As a result of a routing mistake last week that sent paramedics to Sylmar instead of Pacoima to help a child who was having seizures, fire officials said Tuesday they will change the way dispatchers deal with confusion over addresses.
On Feb. 25, a Los Angeles Fire Department dispatcher sent paramedics to an old address, which was displayed by the 911 database that ties phone numbers to addresses.
Verizon Inc., which is responsible for updating the database, and the Fire Department have begun their own investigations into why the former address was displayed.
In a recording of the call, the dispatcher and panicked family members of 18-month old Isabel Del Toro can be heard arguing over the correct address.
Family members insisted they lived on El Dorado Avenue; the dispatcher insisted their address was on West Foothill Boulevard.
While trying to calm the family, the dispatcher asked about landmarks as she tried to determine where to send paramedics.
The recording suggests the dispatcher assumed both addresses were in the same general area because they shared the same cross street.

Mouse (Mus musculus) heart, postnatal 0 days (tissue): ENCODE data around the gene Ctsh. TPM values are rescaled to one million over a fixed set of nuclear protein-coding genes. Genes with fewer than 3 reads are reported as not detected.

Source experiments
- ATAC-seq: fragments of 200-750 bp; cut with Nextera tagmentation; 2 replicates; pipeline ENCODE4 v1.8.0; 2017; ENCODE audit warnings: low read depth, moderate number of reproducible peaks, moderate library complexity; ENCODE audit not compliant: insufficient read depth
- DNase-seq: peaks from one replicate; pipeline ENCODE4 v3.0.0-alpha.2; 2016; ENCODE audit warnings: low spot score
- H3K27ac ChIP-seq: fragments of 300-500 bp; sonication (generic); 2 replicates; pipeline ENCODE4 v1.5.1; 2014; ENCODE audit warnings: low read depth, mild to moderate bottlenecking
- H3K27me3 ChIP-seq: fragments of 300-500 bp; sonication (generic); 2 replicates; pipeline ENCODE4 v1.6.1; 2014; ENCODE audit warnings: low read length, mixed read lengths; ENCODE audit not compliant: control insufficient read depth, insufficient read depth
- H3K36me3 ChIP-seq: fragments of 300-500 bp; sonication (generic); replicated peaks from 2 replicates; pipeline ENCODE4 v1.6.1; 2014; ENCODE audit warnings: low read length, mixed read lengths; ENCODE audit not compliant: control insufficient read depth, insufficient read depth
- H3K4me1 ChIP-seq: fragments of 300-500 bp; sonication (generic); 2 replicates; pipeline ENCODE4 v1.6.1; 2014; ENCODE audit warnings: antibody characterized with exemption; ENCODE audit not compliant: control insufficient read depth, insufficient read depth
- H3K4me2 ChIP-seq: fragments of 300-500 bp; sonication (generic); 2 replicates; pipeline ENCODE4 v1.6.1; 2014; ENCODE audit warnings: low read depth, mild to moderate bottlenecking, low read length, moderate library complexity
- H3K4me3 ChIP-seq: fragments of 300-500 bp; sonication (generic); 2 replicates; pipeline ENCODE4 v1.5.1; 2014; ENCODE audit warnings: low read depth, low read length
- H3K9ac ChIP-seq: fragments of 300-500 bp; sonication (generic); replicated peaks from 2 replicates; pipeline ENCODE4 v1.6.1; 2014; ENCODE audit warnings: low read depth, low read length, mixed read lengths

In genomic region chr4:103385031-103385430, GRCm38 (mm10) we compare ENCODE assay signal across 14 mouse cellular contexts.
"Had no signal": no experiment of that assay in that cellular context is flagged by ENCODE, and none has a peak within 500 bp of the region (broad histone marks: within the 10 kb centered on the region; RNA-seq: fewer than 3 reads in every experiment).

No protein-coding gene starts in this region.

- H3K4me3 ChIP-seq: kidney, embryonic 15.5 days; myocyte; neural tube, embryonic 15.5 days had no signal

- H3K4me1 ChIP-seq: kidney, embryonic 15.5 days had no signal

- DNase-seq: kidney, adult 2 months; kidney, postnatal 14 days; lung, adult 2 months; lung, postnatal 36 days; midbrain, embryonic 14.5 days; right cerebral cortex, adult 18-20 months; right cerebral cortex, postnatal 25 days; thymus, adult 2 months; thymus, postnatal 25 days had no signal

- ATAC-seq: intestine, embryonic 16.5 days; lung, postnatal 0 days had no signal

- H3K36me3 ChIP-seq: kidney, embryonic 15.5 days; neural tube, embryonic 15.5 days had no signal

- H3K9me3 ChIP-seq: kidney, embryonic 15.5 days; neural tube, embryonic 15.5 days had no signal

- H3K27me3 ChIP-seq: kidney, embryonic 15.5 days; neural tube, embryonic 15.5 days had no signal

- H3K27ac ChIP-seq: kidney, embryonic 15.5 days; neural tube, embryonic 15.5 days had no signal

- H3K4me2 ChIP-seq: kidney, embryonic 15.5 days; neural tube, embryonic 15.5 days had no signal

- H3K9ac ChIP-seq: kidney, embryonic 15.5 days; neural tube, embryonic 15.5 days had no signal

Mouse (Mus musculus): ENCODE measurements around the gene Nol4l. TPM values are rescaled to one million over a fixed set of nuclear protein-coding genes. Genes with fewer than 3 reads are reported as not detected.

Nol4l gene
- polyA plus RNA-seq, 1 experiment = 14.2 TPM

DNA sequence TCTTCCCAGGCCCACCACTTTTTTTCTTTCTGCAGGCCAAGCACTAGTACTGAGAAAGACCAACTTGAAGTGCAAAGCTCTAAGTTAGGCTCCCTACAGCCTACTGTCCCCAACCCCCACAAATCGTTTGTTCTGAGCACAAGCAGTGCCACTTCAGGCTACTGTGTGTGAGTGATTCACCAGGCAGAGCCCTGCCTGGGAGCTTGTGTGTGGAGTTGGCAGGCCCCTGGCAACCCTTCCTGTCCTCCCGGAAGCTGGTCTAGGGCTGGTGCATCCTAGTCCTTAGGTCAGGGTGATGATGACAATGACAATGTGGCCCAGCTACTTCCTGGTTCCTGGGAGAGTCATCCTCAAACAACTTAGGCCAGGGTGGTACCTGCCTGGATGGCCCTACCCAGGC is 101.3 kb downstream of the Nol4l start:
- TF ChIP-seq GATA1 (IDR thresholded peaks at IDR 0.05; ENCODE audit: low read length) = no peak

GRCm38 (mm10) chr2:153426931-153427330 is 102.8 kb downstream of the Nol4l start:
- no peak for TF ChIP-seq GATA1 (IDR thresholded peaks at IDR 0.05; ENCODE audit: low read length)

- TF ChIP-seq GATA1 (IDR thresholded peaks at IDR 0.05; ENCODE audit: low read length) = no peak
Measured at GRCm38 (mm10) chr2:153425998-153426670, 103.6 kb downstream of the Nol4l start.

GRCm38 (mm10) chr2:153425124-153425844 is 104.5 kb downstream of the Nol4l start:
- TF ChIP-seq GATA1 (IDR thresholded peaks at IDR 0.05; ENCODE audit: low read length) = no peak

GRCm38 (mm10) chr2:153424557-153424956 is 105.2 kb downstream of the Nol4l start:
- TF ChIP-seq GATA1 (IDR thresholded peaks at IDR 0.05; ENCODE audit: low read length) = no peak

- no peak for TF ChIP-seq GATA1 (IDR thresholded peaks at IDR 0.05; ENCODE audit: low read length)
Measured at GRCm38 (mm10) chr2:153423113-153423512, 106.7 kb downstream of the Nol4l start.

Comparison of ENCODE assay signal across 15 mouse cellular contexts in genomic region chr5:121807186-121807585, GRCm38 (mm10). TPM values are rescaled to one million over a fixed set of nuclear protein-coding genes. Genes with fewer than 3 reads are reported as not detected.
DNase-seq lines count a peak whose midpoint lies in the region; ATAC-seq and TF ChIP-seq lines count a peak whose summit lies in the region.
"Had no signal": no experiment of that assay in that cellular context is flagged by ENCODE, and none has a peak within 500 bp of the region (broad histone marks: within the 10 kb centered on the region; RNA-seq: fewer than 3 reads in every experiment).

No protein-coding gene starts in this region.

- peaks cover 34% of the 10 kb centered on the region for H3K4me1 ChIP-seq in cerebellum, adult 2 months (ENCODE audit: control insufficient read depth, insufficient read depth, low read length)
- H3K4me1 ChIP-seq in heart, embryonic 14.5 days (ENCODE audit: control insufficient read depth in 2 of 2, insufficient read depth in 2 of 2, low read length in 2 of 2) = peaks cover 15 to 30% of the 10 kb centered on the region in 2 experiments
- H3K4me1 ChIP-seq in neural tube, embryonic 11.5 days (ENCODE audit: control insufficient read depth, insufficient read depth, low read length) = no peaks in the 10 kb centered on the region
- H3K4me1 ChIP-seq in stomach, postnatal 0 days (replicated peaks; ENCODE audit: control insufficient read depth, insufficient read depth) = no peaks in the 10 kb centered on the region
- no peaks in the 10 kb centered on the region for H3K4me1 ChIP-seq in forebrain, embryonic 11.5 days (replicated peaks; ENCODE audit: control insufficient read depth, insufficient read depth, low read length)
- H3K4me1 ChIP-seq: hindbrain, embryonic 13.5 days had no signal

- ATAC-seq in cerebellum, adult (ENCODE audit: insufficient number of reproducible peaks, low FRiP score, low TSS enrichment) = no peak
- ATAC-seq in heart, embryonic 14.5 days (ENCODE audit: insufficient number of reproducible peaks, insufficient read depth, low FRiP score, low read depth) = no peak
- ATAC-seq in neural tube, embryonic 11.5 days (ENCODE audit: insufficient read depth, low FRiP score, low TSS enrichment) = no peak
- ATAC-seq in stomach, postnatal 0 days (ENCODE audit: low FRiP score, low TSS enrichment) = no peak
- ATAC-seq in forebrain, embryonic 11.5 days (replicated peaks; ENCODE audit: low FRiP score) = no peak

The streets, however, were miles from each other, fire officials said.
The dispatcher searched for the address by magnifying a computerized map, but for the first few minutes of the call she could not find the right street because she was focusing on the neighborhood around the family's old address.
About six minutes into the call, the dispatcher realized the two addresses were in different areas and sent paramedics to the correct address, Fire Chief William Bamattre said.
Paramedics arrived about 11 minutes and 40 seconds into the call, just as the girl's condition stabilized.
She is home and doing well, officials said.
Bamattre said when address discrepancies arise, emergency dispatchers will now be required to key the address they receive over the phone into the database to get a map of that location.
In the past, they had the option of doing that or enlarging and scrolling through a map.
"The ability to tie the address to the phone number is not always something that's foolproof. It's something that is still improving," Bamattre said.